It’s hard for me to pick a favorite film of all time, but with a year like 2011, it wasn’t that hard to narrow down my choices for favorite films over the past year.
After making my selections and arranging them, I’ve realized a lot of my choices for 2011 involved some combination of whimsy, science fiction, or fantasy elements. While I love a good realistic film — and indeed, had this blog existed at the beginning of 2011, I would have likely been talking about how much I loved True Grit and The King’s Speech – I always seem to go back to the more whimsical ones the most, and 2011, for all its faults, was full of some wonderful films of this ilk.
I had originally intended to place all ten of my favorite films here in this one article, but around the time I had completed the tenth place film and began writing the entry for the ninth (the rankings of which continued to evolve themselves, so that was its own dilemma for me as I love them all, some more equally than others), I began to realize just how much I had to say about the films I loved this past year. If you read my past articles on the films I didn’t see in 2011, the ones I liked, and the ones I hated, you can see that there wasn’t a huge number of films that I especially wanted to see that was new, so perhaps that is why I ended up feeling so compelled to write so much about these films.
Ultimately, I am my own editor, and I know I can be quite wordy, but it is my hope that, in writing these analyses on my favorite films of 2011, I can impress upon you what it is about these films that I love so much and maybe compel you to love them similarly and, if not, defend your position, retort with your own, and perhaps feel compelled to introduce others, including me, to something they had never considered seeing before. That being said, this is a perfect jumping off point for the first entry on my list, so here they are, Entries 10 – 8 of My 10 Favorite Films of 2011: Read more…
As I stated many times over in my overviews of films I didn’t see in 2011, I was a pretty poor person this past year, which limited the number of films I could see in theatres. Luckily, I was able to make up for much of these missed showings through rentals.
Of the films I saw in 2011, few of them were truly bad films. A few were disappointing, many were just about as average as I expected, and a few turned out to be surprises. While none of the films on this list were truly awful in my eyes, not all of them were that remarkable either, with few exceptions. Before I tell you which films I considered to be the worst and which were my favorites, I am once again going to lead you through the year in review of the mostly average films that I actually did see throughout and from 2011 by the time I made this list.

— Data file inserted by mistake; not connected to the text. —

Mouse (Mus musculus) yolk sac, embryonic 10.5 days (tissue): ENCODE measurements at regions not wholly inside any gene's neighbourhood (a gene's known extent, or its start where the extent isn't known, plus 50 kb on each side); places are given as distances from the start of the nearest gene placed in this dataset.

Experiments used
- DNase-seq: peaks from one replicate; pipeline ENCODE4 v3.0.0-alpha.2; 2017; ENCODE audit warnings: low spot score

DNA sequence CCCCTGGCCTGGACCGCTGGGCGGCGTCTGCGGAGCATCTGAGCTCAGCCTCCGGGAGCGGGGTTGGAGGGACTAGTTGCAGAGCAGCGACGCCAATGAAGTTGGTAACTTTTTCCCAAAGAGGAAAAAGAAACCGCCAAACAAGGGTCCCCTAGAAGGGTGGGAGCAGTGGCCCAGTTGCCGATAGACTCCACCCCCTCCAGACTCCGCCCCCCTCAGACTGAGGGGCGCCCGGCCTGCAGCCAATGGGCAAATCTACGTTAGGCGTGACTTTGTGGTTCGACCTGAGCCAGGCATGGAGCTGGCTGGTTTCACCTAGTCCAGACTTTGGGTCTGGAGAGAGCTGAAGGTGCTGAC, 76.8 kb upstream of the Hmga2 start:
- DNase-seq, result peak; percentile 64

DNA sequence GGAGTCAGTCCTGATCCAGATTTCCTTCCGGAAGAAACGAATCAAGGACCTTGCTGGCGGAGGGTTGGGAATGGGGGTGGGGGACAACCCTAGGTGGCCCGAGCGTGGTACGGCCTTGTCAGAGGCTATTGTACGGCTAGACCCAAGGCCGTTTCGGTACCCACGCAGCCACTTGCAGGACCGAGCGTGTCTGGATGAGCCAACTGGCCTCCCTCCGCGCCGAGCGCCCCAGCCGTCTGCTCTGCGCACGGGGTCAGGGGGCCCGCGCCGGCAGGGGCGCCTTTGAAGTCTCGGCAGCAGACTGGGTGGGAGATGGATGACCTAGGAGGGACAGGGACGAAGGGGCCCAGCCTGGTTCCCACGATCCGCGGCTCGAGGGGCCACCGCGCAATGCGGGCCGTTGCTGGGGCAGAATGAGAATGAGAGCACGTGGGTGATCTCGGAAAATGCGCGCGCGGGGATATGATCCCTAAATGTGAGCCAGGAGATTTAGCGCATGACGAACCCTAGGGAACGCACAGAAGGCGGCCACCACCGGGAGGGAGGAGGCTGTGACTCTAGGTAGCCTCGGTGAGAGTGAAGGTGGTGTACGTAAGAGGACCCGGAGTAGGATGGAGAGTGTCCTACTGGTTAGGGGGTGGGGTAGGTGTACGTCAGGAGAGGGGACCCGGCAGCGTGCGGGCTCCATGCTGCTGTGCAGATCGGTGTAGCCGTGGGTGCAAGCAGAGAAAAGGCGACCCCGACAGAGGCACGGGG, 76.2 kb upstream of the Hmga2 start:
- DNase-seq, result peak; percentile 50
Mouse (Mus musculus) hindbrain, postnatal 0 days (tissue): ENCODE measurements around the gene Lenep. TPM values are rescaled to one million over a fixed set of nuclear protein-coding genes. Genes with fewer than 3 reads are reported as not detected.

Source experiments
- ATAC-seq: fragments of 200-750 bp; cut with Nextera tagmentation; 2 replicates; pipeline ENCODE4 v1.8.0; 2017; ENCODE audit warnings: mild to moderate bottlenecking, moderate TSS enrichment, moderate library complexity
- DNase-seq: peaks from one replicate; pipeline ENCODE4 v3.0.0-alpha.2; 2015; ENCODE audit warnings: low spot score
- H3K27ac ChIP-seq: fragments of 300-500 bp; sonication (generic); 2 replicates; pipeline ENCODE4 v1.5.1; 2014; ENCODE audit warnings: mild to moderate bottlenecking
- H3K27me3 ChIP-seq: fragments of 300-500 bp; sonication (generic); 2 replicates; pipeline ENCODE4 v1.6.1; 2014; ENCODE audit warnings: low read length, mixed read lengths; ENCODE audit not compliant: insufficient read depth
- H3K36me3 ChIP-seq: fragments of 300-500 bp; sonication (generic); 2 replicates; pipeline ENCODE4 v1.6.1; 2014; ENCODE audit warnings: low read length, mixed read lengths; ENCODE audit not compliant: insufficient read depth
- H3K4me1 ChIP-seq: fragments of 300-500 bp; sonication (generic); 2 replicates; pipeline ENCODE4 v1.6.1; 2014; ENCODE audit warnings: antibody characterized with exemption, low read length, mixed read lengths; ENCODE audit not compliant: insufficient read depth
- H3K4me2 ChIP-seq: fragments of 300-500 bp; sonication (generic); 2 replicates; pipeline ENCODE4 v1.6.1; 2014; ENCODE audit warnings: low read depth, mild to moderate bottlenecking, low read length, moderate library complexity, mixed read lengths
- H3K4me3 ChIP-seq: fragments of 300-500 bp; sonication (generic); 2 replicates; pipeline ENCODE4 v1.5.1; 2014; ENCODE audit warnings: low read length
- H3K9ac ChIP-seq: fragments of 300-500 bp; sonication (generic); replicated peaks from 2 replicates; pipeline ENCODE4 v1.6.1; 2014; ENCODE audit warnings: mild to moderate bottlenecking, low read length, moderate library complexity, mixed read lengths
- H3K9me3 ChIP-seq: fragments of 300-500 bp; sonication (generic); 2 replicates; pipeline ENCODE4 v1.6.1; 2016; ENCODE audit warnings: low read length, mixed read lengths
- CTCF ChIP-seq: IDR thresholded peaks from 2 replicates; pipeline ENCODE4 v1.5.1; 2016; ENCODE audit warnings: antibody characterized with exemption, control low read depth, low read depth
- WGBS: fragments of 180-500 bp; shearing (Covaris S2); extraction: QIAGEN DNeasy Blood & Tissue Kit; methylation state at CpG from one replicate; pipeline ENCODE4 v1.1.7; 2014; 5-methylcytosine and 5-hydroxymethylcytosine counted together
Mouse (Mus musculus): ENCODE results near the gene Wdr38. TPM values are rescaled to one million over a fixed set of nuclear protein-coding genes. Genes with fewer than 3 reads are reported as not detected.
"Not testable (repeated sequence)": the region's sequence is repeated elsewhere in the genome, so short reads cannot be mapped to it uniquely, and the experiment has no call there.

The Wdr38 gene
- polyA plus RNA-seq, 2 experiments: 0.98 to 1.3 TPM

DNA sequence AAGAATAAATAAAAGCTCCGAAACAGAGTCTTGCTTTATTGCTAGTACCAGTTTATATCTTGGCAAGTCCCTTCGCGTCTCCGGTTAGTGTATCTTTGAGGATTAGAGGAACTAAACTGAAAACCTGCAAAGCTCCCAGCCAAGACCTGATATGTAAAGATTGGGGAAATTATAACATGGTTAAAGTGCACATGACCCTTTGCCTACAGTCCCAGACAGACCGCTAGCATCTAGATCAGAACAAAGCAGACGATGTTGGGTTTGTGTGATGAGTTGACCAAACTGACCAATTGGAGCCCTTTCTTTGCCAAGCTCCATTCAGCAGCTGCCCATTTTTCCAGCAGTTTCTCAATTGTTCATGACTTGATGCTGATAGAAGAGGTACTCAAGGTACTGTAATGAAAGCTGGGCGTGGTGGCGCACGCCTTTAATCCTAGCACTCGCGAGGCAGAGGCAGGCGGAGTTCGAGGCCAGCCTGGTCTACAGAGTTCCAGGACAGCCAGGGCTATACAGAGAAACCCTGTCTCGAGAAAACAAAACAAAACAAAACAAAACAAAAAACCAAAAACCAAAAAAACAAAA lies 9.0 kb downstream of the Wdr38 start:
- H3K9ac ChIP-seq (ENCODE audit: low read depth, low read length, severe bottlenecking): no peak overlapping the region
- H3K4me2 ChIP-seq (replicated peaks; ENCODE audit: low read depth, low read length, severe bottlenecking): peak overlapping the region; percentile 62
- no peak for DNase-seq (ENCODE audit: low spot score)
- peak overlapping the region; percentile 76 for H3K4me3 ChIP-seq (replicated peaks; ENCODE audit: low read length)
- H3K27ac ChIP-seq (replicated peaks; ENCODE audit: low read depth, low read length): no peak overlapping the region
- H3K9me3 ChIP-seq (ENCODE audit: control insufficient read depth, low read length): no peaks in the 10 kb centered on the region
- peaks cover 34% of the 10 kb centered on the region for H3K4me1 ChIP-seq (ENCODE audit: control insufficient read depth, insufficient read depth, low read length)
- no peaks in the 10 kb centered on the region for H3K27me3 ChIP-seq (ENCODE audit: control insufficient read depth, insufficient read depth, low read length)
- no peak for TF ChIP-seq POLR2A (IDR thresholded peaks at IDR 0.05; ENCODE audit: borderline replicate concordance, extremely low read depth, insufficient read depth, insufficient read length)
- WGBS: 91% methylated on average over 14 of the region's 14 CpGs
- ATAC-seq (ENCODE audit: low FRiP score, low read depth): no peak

You may have already seen the teaser trailer: , but this new trailer, somehow bleaker than all the previous films’ trailers, gives us an actual glimpse at all the new characters and actors (Marion Cotillard and Joseph Gordon-Levitt, for instance) who have joined the third and, yes, final entry in the Christopher Nolan Batman film series! The most prominent, of course, are Anne Hathaway and a masked Tom Hardy. Read more…
Director: Steven Soderbergh
Produced by: Michael Shamberg, Stacey Sher, Gregory Jacobs
Written by: Scott Z. Burns
Starring: Matt Damon, Laurence Fishburne, Kate Winslet, Marion Cotillard, Jude Law, Gwyneth Paltrow
Music by: Cliff Martinez
If you’ve ever seen a disaster movie, particularly one by The Day After Tomorrow director Roland Emmerich, and knowing what the genre usually holds in store for audiences, you’d be forgiven for not expecting much from this recent take on the genre from Steven Soderbergh. Contagion makes use of many of the same tropes every disaster movie since Airplane opened in 1970: A big cast of well-knowns face an unrelenting threat from an out of nowhere force (usually of nature) that threatens the very existence of themselves and/or humanity.
In The Day After Tomorrow, it was Dennis Quaid, Jake Gyllenhaal, and several others facing global warming. Cue giant wave and running from the cold front. In Contagion, it’s Matt Damon, Gwyneth Paltrow, Laurence Fishburne, Kate Winslet, and many, many others facing a deadly, highly contagious disease. However, unlike most disaster films, Soderbergh takes a quieter, much more intimate approach and brings the tired genre up to a level that is at once riveting, emotionally resonant, and artfully produced. Read more…